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Learning how to build Lotus Seven replicas...together!
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PostPosted: April 4, 2017, 11:54 am 
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horizenjob wrote:
Getting in and out of the car becomes an issue though and people take different approaches to this. I think I like something that involves a step on the side of the car, followed by stepping over the rear roll bar and into the car. Then you can stencil "Step" and "No Step" on the car just like any good fighter plane. :)

The in/out issue comes from how you decide to connect the front and rear hoop at the top.

The front hoop probably requires moving the dash bulkhead forward just a bit and then the dash would hang from a few inches up the hoop. Let's do some pictures. Alfameister are you familiar with SketchUp or willing to learn a bit?


1. My SketchUp knowledge is nil (except for being able to open your file), and just recently, discovered the "layers" function.

2. Going in and out is not a problem - I just kinda mosey down my body there somewhere (Actually, I get in like I do on a kart - step on seat or floor, hold/grab roll cage to support myself, and mosey down the body). As it is only a track car and weekend car (can't/won't daily drive it as AIR CONDITIONING is practically a must here in the Philippines), the getting in and out is not a concern.

Here is my Locost ("7" logo shipped from the USA from botbasher all the way to the Philippines, LOL - had to have that "farkle")
Attachment:
85.jpg
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Anyhoo... been reading (all 33 pages... that took a while), and I see that the SketchUp files are more like a guideline than an actual "cut list" or cookbook approach - I have read that you can make it longer or wider as it pleases the builder. When I start (maybe in August 2017), I'll probably keep it close to "book" dimensions -- besides, smaller car, lighter weight.

Not yet sure how the taller frame will affect my driving (elbows hitting or whatever), but so far, in my book chassis (with Cymtriks mods), driving it is fine. Also haven't studied yet if taller frame is a condition for Car9 (or if I can stick to about book height).

I'm going to have to work on suspension geometry for my Car9. I don't have access to the ubiquitous (in the USA) Ford stuff; Miata stuff are a bit pricey. We do have lots of Toyota (mostly Corolla/Altis) parts. Also Nissan, Mitsubishi, Honda (the smaller cars like Civics; Accords are rarer/pricier) - basically, small cars are more common (because they're more affordable for Filipinos).

(My Locost has a Toyota 4AGE engine, about 160-ish hp, and, so far, enough. Even with mods or a complete engine change, a tad over 200 hp should keep me happy; no need for all that 300 or 400 hp for me). What I'm trying to say is that, Car9 can be built for monster V8 engines, but I'd like to keep the build light for my lower powered powerplant choices. How heavy is Car9 again vis-a-vis Champion's book frame (but, let's make it apples to apples -- the book frame doesn't have a roll cage, for instance).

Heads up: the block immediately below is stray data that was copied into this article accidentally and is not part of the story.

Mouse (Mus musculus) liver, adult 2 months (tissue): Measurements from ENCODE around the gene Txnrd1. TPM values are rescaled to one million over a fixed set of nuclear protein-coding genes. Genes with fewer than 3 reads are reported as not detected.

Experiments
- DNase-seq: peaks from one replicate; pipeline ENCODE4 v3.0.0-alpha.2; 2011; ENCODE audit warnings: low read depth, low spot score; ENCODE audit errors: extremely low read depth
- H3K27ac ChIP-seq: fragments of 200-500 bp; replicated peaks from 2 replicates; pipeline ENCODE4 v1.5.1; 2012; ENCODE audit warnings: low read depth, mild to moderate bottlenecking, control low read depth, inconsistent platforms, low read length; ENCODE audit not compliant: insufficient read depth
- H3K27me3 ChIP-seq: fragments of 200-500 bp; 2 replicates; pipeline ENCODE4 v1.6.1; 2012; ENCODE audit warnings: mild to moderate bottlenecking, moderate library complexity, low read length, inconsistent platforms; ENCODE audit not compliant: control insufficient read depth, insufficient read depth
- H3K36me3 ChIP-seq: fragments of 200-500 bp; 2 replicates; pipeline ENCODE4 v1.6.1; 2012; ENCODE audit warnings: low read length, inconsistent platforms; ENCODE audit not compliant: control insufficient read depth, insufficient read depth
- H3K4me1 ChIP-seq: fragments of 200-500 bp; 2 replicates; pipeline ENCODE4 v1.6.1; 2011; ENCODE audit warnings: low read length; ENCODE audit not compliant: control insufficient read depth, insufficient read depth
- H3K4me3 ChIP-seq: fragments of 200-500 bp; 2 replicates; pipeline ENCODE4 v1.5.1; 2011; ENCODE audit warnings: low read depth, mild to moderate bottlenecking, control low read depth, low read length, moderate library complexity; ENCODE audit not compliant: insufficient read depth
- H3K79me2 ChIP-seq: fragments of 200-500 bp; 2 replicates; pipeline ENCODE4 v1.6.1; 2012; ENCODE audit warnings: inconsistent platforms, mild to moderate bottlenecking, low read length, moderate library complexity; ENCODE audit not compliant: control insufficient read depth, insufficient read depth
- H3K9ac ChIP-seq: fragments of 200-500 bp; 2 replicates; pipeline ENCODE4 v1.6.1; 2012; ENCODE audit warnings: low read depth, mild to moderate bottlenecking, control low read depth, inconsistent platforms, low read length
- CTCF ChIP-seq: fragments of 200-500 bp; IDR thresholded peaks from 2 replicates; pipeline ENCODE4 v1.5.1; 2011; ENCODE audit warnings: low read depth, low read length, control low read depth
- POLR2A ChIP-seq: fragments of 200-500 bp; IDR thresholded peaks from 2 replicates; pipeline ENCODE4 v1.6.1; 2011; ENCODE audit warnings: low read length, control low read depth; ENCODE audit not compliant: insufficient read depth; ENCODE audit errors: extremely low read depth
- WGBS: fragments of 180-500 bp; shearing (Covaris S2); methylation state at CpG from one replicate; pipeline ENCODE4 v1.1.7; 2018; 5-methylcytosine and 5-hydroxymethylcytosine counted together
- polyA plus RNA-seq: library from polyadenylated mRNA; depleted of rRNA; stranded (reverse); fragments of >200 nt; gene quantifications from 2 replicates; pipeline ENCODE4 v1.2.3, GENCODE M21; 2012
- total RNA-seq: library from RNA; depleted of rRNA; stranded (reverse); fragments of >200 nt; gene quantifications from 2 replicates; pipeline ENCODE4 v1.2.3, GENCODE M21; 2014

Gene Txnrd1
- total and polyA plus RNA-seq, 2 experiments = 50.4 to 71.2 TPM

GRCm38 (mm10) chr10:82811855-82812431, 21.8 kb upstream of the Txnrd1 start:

Am sure I'll have more questions. Basically, though, it's not like a totally scratch built car -- I'm just thinking of "upgrading" my car by changing out mostly the chassis - kindly like a chassis frame transplant. Of course, I'll have to change the live axle (which I don't mind doing anyway).


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PostPosted: April 4, 2017, 1:58 pm 
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What a beautiful Locost you made! I really like your attention to detail on things like the driver side protection bar. It joins to the roll bar diagonal and then it gets painted white along the side and connects into the frame.

There is a lot of use of the layer function in SketchUp. Working on it last night and trying to include round/square tube, short/tall roll hoops, track/street cage variations - I think I am past what can be done this way. So I may need to break up the models and separate them. The layers work great for things like different size wheels and some other things, but at some point stuff starts to conflict.

It's hard to compare the weight of the frames. Early Sevens did not have a driveshaft tunnel and would not have stood up to the loads of modern engines and tires etc. at least not with the longevity people expect. Do you have a guess as to how much weight the Cymtriks mods weigh? A big factor is how much of the frame lands up being roll cage spec material.

If you choose to use 1.25" x .065" tube for the main frame, that is the same weight as 1" square but stiffer. Then you get a little extra weight because I spec 1"x2" tube for suspension mounts and I use main frame tube size in hoops around the rear fuel cell. Those changes are around 10-15 pounds. In my car the large tubing is 1 3/8" x .065". The upper rail, tubing around cockpit and cage are 1 3/8" x .083" to meet racing specs.

Potentially you can cut the roll cage off your Locost and use it on your Car9.